Etiquette to Respond to an RSVP

by Andrea Adams

Whether you can accept an invitation to an event or not, responding is very helpful to the host, and not responding may be inconvenient or even costly to her. You can communicate your intentions to the host in a variety of ways, and the host will undoubtedly appreciate your consideration.

In French: "Please Answer"

RSVP in French translates to "repondez, s'il vous plait" which means "answer, please." When an invitation contains this acronym, it is important to reply with an acceptance or your regrets. However, the phrase "regrets only" on an invitation implies that the host assumes you will attend the event unless you respond otherwise.

Your Response: Make It Fast

According to the Emily Post Institute, your reply should be as prompt as possible. Expressing your regrets without delay may afford the host the opportunity to invite someone else in your place.

Choosing the Method of Your RSVP

Allow the tone of the event, the host's preferences, and your relationship to the host guide the method of sending your RSVP. For example, a formal reply, written in the third person, would suit a formal wedding invitation with no reply card. If the bride is a personal friend, a brief handwritten note is appropriate. For less formal occasions, RSVPs may be expressed through email, over the phone or even via text message.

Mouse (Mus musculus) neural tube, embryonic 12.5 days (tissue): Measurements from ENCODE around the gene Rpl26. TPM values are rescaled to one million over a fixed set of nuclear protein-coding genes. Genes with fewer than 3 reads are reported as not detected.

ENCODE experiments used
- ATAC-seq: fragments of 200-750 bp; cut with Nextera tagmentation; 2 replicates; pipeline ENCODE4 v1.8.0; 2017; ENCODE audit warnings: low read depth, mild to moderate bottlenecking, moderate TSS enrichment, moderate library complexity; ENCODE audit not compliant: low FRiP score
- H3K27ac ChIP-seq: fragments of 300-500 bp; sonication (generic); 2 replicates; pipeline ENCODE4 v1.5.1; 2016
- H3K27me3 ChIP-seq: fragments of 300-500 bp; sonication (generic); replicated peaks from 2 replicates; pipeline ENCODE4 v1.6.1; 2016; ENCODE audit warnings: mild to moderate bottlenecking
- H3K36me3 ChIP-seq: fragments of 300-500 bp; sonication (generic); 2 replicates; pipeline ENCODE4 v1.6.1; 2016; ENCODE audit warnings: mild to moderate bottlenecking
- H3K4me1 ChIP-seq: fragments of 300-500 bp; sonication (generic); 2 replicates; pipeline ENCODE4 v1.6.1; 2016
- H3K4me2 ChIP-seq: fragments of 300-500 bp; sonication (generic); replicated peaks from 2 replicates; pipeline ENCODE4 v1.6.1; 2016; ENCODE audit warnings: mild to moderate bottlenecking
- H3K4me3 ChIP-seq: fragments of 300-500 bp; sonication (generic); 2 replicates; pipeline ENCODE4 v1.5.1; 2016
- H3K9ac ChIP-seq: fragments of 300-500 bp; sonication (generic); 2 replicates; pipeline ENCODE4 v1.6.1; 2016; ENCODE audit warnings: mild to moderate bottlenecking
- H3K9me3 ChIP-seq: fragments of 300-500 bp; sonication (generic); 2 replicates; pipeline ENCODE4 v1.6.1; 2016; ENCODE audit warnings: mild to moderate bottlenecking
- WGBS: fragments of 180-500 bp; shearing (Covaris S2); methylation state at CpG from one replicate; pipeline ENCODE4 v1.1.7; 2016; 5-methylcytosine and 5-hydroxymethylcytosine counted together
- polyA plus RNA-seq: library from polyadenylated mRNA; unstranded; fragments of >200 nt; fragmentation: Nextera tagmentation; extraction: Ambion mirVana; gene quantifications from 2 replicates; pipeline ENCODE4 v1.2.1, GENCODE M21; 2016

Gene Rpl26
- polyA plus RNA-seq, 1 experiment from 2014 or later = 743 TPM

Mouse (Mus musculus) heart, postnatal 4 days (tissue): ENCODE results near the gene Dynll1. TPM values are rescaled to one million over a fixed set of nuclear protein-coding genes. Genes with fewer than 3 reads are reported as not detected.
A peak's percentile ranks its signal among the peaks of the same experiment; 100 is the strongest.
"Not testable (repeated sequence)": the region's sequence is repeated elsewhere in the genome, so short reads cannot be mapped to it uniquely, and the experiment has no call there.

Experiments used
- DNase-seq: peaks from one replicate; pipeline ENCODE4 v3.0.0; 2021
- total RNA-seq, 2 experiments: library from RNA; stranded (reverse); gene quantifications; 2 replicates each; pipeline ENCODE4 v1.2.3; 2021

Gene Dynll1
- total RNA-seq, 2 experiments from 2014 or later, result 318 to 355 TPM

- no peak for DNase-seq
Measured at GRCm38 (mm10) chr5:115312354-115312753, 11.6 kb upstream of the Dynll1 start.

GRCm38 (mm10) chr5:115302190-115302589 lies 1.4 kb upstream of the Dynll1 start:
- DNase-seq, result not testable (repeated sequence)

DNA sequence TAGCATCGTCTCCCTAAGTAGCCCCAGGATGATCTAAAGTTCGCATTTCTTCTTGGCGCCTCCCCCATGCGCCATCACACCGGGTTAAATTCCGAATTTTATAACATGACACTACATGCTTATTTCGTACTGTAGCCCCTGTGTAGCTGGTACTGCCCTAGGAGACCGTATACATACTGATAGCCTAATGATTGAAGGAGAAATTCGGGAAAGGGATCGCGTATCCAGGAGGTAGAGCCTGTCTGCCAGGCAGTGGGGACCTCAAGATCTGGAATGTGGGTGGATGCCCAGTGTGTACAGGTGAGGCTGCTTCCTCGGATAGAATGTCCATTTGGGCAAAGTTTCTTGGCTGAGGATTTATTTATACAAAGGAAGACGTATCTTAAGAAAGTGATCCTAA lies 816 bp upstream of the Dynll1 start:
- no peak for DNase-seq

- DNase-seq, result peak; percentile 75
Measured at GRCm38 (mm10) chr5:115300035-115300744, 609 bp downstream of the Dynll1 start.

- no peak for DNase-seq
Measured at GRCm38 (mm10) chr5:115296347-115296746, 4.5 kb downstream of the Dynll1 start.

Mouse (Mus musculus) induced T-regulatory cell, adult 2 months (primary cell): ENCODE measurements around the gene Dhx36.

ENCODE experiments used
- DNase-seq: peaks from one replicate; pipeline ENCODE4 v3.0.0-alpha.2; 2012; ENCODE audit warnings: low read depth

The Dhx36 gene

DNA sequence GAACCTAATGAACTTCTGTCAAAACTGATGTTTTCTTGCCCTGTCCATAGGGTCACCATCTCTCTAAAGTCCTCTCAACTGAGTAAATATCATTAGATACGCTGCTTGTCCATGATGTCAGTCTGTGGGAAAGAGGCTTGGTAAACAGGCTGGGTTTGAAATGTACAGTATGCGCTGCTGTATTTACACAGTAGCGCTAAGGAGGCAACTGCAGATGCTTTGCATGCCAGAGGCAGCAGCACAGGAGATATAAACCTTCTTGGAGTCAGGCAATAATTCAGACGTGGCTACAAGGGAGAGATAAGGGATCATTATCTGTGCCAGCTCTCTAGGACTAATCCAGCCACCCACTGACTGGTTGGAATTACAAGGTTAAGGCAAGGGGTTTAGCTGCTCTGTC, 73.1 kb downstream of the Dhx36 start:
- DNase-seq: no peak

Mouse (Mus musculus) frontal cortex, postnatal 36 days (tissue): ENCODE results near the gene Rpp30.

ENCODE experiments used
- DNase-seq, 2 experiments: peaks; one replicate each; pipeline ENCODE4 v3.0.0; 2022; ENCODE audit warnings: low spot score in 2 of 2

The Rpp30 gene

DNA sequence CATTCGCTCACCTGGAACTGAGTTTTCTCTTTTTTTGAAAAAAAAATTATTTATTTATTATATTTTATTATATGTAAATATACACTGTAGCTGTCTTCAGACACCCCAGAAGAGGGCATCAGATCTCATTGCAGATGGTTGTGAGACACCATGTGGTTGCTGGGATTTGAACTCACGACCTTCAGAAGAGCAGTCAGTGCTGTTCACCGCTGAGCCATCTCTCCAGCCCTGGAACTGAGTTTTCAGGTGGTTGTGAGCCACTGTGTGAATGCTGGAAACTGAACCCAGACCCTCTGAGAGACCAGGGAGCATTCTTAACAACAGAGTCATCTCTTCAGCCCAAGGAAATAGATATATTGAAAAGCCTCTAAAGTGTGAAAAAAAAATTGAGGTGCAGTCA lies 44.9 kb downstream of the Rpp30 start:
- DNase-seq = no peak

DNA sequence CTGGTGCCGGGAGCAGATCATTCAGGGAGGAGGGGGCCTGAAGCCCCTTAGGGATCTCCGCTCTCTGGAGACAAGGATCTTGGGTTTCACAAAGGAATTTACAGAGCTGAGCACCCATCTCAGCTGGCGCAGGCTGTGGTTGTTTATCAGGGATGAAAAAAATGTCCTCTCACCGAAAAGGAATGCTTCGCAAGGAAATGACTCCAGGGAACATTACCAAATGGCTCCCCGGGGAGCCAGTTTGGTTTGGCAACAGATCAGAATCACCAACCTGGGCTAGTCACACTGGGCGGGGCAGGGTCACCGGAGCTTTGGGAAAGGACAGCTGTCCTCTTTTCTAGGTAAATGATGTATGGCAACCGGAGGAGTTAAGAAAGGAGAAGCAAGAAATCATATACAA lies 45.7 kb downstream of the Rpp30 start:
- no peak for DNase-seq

Photo Credits

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About the Author

Based in Kansas City, Andrea Adams has been been writing for the non-profit sector since 2006. Her areas of interest include higher education, social issues and cultural phenomena. She has a Bachelor of Science in social policy from Northwestern University.